‘Mrs Wobbegong is it recess yet? Time is an injured snail inching slowly forward.’
‘Not how I’d encourage you to view my lesson Mo, but brilliant imagery.’
Fuelled by his teacher’s praise Mo was not slowed down by recess. He continued to share his thoughts via word pictures. ‘My mouth is a black hole,’ he shouted, almost between bites. ‘I’ll eviscerate everything in my path.’
Greg was still having trouble understanding Mo. Black hole he got, eviscerate not so much. 
‘He means demolish,’ Priya explained.
Greg’s face remained blank. ‘Eat.’ Priya translated.
‘Greg you’re as slow as the last 5 minutes before home time,’ said Mo.
Priya did not explain that one. Instead she said, ‘Mo, that one was pretty mean.’ But she didn’t shush him.
Things did not go so well after recess. Mrs Wobbegong was going over the instructions for her art lesson. Mo was feeling frustrated.
‘Mrs Wobbegong, you’re like last night’s spicy sausage dinner. I know you don’t want to be forgotten, but do you need to keep repeating yourself?’ Mo burped for emphasis. Yep, somehow that spicy sausage was still hanging around.
Mrs Wobbegong was beginning to regret her previous comments.
‘That’s enough Mo,’ she said. ‘I think we all need a little break. Over to timeout. And no more metaphors!’
Unfortunately, it was a little too late for that. Mo wasn’t like a bull at a gate. The gate had been opened and he was charging around the field, using his words to take down all in his path.
From the timeout desk Mo caught a whiff of something nasty and just had to tell everyone.
‘That stench is as bad as our garbage before bin night,’ Mo called out looking at Greg. ‘Was that you?’
Mo didn’t notice his friend’s face crumpling, a piece of paper discarded in the bin. He didn’t see Mrs Wobbegong’s face reddening, her rage a pimple about to explode. Mo didn’t notice his friend or his teacher because his underwear was beginning to inch up his bottom and he had another thought to share.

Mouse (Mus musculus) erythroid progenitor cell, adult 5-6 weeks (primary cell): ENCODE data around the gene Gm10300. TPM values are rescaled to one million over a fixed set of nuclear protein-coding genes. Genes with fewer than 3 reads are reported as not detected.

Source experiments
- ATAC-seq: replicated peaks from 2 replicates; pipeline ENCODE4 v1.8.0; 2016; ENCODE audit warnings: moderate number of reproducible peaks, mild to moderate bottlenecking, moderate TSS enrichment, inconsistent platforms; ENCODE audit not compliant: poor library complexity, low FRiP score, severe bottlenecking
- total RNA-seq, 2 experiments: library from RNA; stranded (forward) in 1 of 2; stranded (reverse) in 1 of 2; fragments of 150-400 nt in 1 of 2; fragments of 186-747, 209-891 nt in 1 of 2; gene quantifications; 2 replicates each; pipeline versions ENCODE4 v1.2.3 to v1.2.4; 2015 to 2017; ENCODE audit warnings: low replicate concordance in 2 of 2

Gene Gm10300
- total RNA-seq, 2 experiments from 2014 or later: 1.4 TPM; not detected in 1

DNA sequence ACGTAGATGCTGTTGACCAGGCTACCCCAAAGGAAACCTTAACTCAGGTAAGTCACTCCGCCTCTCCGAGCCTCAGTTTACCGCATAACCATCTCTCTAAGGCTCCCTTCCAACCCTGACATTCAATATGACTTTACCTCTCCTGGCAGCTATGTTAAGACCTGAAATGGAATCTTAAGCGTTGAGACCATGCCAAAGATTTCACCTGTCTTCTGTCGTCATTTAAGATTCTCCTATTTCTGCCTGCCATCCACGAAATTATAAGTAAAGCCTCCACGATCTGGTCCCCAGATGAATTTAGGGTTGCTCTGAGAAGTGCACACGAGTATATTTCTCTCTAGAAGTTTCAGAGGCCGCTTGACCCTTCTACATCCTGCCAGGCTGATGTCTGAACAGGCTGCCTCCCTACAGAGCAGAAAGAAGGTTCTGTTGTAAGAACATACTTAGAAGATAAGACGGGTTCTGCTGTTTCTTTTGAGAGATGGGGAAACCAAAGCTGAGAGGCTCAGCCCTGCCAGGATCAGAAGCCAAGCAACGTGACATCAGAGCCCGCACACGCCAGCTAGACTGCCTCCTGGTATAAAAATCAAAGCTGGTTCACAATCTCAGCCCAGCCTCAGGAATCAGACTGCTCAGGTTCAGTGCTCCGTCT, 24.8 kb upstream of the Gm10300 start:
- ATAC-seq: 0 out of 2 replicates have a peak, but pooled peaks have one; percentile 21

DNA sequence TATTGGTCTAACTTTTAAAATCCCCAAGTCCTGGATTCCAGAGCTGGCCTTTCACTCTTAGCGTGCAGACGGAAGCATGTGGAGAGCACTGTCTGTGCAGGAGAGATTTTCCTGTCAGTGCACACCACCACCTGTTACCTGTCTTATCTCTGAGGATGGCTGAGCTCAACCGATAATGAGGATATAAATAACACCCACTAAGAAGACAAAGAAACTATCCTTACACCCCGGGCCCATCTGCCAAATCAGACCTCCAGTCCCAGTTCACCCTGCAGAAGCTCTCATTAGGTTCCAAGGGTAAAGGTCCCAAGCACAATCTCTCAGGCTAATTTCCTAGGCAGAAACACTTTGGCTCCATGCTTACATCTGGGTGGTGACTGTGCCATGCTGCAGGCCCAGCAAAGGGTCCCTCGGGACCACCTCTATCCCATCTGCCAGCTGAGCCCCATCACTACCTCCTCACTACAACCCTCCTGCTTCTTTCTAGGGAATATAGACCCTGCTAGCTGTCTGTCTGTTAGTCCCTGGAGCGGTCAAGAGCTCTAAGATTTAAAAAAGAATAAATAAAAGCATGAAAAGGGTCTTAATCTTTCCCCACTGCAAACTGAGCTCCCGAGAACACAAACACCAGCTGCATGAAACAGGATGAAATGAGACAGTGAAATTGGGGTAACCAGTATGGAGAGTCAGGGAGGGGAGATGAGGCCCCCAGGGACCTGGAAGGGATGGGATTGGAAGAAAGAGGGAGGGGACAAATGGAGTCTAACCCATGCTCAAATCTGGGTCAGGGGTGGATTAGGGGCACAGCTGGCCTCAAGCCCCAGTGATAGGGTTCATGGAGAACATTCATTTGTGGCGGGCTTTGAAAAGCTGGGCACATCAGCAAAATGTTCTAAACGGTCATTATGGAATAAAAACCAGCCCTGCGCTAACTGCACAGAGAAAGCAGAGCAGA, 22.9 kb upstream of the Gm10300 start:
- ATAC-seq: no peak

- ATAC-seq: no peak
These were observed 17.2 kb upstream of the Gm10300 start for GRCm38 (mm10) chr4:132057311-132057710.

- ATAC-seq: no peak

‘My undies are playing tug-a-war and my butt is losing out.’ Mo said.
The class feel about in laughter. Mrs Wobbegong erupted.
 ‘Shhhhhhhhhhhh!
There it was. The shush was back.
‘I warned you Mo. No matter how poetic your thoughts are, they don’t always need to be shared,’ Mrs Wobbegong took a breath, calming herself, finding composure. ‘Although you do need to share one more time today. To the principal. Now!’
Mo knew that Mrs Wobbegong didn’t really mean he should share all his thoughts with the principal. He was beginning to remember that sometimes shushing could be helpful. But, when Principal Eggsnert let out an enormous sneeze as Mo entered his office there was no way to stay quiet.
‘Your cold is so bad- ‘
Principal Eggsnert cut him off. ‘Ahhh, yes Mo.’
Mo’s thoughts needed to be set free. He tried again.
‘Your nose is a-’
‘Mo,’ Principal Eggsnert stopped him a second time.
By now Mo was bouncing up and down, a ball of excitement. He couldn’t contain it. ‘There are-’
‘Mo I’ve been hearing reports about you.’
Mo could stand it no longer. He grabbed the nearest pencil and scrawled his thought so he wouldn’t lose it.
A nose cave full of bats hanging around.
Now it was Principal Eggsnert’s turn to stop.
‘Bats in the cave?’ offered Mo by way of explanation.
Strangely Principal Eggsnert didn’t shush Mo. He didn’t shake his fist, or give Mo detention. No. He laughed. And reached for a tissue.
‘You certainly have a way with words,’ he said. ‘I think writing them down, instead of blurting them out, is a good idea.’
And it was a good idea, a very good idea. Mo wrote, and wrote, and wrote.  And no one had to shush him. At least not until Mrs Wobbegong’s lesson on alliteration. When big, bouncy bottom was just begging to be bellowed out loud.